Eight months have passed since I moved to Prague. Other than one post about an art exhibition, I have been silent about the city. The reason for this is not a lack of enchantment, but rather too much of it. Where to begin? There is no shortage of travel blogs that feature photos of the usual iconic tourist attractions and the same groan-inducing puns: Czech, please! or Czech out Prague! There is so much more depth to this city than I had ever imagined. I’ve only begun to peer into its mystery.
I much prefer being a resident to being a tourist. After so many years of living in wilder countries, Prague feels like coming back to the world. I had learned to do without a multitude of good restaurants, consumer goods, and cultural events. “Maybe we should have come here first,” my husband said after a few weeks here.
If we had come here first, we wouldn’t have appreciated it as much. I would have always wondered what life was like elsewhere and felt the itch to move. Besides, I wouldn’t trade the years in Poland, Hungary, and Slovakia for anything.
Regular Czechs, in general, are more pleasant that I had previously thought. Hard to read, but very down-to-earth and funny. The general attitude to tourists is either pride that so many people want to visit, or resignation that they will always have to share their city with thousands of tourists, not all of them respectful. The kind that travel in packs, completely oblivious to others. They clog up the sidewalks and refuse to let you pass unless you push your way through. Selfie Sticks and Segways are an added menace. It takes some vigilance to avoid being smacked in the head or mown down. It is said that it’s still possible to have the Charles Bridge to yourself. If you venture down there at four in the morning on a winter weeknight.
“We need to build a second Charles Bridge,” one Czech acquaintance told me with a deep sigh, “Only for Czechs.” So far, the only animosity I’ve encountered was when I visited as a tourist in 2010. However, I’ve learned that those who work in the shops and restaurants in the tourist areas very possibly aren’t even Czechs.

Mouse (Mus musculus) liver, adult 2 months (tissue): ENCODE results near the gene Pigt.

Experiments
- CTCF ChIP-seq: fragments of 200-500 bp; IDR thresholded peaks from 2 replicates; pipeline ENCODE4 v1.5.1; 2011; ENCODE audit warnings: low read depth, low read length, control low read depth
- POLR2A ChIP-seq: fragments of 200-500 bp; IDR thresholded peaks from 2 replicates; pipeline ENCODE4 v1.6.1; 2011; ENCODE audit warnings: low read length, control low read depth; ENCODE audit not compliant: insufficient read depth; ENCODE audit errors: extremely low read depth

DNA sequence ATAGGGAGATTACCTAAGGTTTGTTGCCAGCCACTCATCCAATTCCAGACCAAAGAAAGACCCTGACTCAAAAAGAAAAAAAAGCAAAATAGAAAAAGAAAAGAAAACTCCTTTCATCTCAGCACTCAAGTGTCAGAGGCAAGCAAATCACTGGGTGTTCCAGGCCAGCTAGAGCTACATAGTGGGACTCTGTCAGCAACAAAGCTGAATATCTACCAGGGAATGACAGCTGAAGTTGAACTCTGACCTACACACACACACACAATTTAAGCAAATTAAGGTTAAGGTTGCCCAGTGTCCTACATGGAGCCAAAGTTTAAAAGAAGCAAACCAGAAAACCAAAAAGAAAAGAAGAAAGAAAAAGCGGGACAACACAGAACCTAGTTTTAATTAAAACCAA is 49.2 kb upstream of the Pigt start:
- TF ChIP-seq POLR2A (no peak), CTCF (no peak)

An unexpected disappointment: the large number of American expats. It’s not that I don’t like Americans. It’s just that, after seventeen years of almost no contact with any in my daily life, it sometimes feels like I’m not living overseas anymore. The initial disappointment dissipated, however. I simply adjusted my behavior. My husband and I speak French in public, to lessen the chance of being understood. I don’t want to fall into the trap of where ya from as has happened so many times before. I listen, poker-faced, to conversations in trams and restaurants.
One of my old-timer American expat acquaintances vented to us about the newbies. “It used to be the really interesting Americans who came here. The adventurers. The ones who wanted to get out of their comfort zone. Now it’s the Daddy, can you send more money type.” He shook his head in disgust.
On several occasions, I’ve witnessed a curious phenomenon. It usually occurs on public transport, most often a tram. I enter and take a seat. A stop or two later, a pair or group of young Americans gets on. After a smug look around, the dialogue begins. Drawls of feigned nonchalance. The discussion is usually about classes or partying. A stop or two after that, another pair or group gets on. The first group, when hearing the new voices, falls silent. Eyerolls are exchanged and backs are turned with disdain. The cycle repeats. The record, so far, is four such groups on one tram.
When this happens, I cast a furtive glance around. Surely I am not the only individual disguised behind a stoic expression. The slightest flicker of recognition, the twitch of a stifled snicker. I never know for sure who is also in on the joke.
Sanctuary can still be found. In Prague, so much hides in plain sight. I slip into the labyrinth of cobblestone alleys and shadowy staircases and get myself lost. Once insulated, the din recedes. The voice of Prague emerges, both angel and witch. Casting her spell and bestowing blessings. A full moon over the Charles Bridge on Christmas Eve while my husband and I stand hand in hand on the bank of the Vltava. The celestial chime of the bells of St. Vitus as I stroll through Petřín Hill during a gentle Sunday morning snowfall. There is no other choice but surrender.